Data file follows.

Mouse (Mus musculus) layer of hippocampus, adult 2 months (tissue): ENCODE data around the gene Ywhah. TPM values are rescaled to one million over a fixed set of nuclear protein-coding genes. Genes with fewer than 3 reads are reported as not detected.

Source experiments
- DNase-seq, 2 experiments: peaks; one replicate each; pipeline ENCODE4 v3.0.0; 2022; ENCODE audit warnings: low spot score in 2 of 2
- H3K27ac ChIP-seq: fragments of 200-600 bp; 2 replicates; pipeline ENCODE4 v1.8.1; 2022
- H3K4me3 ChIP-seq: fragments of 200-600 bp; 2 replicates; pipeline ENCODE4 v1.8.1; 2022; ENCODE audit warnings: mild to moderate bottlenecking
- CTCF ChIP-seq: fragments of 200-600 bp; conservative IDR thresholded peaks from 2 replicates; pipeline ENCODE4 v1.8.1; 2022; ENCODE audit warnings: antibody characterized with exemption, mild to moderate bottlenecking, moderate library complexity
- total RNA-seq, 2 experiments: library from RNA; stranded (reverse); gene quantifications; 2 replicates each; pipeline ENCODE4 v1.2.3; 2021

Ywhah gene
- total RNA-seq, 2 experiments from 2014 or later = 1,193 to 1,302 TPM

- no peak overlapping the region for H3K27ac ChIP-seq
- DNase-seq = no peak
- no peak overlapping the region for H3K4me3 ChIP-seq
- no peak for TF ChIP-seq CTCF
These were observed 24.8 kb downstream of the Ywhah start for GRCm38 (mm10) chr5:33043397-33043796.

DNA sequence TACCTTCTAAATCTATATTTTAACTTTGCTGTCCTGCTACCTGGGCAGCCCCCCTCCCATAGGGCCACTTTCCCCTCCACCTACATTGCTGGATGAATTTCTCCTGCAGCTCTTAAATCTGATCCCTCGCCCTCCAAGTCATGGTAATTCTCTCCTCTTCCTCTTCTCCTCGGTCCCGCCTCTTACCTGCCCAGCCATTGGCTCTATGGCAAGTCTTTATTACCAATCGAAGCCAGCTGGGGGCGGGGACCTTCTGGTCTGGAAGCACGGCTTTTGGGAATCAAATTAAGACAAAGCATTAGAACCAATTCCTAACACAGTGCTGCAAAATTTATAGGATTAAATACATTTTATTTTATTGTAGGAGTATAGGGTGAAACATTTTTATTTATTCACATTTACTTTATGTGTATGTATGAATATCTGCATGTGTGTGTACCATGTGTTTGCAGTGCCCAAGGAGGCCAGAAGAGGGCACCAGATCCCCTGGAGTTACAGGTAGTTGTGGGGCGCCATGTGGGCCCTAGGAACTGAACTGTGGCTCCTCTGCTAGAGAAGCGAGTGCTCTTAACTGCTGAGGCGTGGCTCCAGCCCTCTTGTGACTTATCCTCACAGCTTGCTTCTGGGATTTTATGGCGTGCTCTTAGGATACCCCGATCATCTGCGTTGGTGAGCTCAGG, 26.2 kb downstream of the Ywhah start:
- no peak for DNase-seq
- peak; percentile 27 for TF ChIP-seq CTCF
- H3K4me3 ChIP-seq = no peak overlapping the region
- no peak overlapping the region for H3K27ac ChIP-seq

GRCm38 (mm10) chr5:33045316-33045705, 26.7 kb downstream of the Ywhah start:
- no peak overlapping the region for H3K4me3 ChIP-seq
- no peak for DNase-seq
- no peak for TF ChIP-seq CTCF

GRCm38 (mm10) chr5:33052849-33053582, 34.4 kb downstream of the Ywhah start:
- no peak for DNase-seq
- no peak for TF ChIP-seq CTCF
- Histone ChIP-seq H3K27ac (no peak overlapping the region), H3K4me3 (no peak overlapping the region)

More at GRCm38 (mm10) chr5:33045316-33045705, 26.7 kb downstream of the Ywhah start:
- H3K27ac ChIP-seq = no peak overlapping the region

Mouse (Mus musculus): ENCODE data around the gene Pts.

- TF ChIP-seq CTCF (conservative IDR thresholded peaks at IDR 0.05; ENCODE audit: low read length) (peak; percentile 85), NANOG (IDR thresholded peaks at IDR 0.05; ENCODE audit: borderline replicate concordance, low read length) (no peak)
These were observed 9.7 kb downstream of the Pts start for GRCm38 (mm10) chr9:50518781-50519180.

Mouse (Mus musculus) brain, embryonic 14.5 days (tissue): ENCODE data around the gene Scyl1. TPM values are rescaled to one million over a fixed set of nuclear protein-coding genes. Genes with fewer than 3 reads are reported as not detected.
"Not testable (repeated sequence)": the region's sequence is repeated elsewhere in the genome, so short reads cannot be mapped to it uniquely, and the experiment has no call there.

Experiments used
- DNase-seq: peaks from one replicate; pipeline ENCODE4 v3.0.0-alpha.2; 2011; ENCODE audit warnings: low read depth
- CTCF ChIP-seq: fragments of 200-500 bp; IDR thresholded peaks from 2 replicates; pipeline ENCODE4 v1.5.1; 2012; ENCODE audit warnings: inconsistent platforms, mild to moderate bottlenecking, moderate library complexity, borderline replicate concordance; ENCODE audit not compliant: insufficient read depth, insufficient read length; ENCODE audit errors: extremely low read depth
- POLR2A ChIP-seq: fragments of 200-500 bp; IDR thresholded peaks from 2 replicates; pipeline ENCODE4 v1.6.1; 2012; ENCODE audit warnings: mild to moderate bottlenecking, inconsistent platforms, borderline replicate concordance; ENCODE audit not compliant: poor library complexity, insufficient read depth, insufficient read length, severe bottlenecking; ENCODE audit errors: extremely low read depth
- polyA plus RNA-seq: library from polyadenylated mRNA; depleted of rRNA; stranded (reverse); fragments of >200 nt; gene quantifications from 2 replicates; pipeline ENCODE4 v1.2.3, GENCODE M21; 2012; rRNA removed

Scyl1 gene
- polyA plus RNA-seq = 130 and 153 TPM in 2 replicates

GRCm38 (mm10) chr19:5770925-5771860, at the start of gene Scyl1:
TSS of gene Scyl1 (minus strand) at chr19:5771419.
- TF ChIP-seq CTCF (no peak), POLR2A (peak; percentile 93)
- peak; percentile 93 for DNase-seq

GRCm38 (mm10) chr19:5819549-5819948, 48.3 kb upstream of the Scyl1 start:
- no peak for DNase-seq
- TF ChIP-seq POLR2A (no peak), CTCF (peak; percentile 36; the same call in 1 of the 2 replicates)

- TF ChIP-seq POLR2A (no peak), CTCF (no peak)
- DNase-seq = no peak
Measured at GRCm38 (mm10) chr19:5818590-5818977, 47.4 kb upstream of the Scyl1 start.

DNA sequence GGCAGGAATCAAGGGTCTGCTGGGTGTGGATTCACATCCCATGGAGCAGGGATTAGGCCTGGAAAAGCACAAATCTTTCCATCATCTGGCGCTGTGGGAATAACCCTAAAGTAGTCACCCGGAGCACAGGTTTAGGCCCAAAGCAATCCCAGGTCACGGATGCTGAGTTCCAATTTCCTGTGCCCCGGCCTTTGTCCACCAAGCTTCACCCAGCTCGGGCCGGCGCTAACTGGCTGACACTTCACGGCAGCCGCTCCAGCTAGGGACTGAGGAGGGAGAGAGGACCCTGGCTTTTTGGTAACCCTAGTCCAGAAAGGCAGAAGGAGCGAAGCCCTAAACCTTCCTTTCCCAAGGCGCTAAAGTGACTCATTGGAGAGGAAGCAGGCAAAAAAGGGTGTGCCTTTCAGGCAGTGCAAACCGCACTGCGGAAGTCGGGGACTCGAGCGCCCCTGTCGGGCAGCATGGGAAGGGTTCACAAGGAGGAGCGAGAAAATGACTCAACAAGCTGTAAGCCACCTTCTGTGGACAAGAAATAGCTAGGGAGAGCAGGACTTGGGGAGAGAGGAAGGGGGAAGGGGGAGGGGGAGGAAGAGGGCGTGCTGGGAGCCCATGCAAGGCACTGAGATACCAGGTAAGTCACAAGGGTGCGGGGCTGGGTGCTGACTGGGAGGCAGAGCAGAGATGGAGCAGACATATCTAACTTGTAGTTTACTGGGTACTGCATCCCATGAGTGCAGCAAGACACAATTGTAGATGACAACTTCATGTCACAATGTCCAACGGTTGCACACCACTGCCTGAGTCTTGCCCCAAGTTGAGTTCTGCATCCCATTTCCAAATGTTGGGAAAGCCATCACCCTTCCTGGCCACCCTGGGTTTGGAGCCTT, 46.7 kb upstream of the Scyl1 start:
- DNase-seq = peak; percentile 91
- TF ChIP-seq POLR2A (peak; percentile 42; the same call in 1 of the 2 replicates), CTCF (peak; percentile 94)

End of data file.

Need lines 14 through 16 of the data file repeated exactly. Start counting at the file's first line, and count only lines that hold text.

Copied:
These were observed 24.8 kb downstream of the Ywhah start for GRCm38 (mm10) chr5:33043397-33043796.

DNA sequence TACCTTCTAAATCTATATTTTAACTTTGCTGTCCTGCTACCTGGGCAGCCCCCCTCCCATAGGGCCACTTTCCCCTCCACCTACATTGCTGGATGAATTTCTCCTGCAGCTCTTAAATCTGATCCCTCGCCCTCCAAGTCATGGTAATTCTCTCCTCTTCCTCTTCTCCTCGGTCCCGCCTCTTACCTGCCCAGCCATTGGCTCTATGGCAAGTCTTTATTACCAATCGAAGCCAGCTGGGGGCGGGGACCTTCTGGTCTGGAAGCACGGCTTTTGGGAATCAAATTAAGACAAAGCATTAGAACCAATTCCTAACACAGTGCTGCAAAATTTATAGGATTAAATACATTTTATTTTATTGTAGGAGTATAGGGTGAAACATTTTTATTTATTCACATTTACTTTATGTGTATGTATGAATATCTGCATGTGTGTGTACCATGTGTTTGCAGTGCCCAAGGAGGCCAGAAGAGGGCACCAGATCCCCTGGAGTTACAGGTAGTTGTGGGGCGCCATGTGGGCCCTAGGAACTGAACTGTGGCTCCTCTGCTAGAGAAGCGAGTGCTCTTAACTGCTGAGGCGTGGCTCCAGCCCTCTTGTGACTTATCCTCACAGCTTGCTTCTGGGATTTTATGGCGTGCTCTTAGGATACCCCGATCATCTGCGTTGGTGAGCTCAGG, 26.2 kb downstream of the Ywhah start:
- no peak for DNase-seq